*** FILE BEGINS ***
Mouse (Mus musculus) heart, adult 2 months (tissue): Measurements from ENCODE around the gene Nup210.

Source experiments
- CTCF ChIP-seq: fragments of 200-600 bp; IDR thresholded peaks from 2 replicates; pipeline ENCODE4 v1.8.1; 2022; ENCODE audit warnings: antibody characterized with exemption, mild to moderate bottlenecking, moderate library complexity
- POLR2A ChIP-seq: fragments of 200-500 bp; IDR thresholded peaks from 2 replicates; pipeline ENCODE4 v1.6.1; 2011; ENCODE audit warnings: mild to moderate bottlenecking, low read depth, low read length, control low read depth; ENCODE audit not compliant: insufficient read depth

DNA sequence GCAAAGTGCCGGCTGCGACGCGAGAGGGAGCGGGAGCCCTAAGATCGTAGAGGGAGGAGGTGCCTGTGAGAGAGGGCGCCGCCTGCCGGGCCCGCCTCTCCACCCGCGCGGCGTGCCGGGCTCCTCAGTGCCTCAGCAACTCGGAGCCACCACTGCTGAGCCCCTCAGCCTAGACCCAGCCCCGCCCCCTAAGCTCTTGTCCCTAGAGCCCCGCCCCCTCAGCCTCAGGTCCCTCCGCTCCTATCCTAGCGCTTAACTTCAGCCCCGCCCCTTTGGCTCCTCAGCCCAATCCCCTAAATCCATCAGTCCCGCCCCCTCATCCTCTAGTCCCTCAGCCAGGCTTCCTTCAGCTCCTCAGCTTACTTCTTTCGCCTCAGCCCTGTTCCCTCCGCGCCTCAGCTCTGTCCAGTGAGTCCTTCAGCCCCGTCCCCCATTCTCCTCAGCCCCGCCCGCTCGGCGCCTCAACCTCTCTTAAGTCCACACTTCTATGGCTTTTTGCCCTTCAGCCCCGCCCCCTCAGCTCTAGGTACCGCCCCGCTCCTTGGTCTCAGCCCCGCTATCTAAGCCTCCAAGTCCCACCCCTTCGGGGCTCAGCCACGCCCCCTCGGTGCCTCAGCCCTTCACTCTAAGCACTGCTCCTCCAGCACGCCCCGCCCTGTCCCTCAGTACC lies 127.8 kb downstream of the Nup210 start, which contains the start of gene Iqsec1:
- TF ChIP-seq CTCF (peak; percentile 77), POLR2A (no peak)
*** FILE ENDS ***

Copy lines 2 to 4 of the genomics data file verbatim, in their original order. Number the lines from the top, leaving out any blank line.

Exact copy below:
Source experiments
- CTCF ChIP-seq: fragments of 200-600 bp; IDR thresholded peaks from 2 replicates; pipeline ENCODE4 v1.8.1; 2022; ENCODE audit warnings: antibody characterized with exemption, mild to moderate bottlenecking, moderate library complexity
- POLR2A ChIP-seq: fragments of 200-500 bp; IDR thresholded peaks from 2 replicates; pipeline ENCODE4 v1.6.1; 2011; ENCODE audit warnings: mild to moderate bottlenecking, low read depth, low read length, control low read depth; ENCODE audit not compliant: insufficient read depth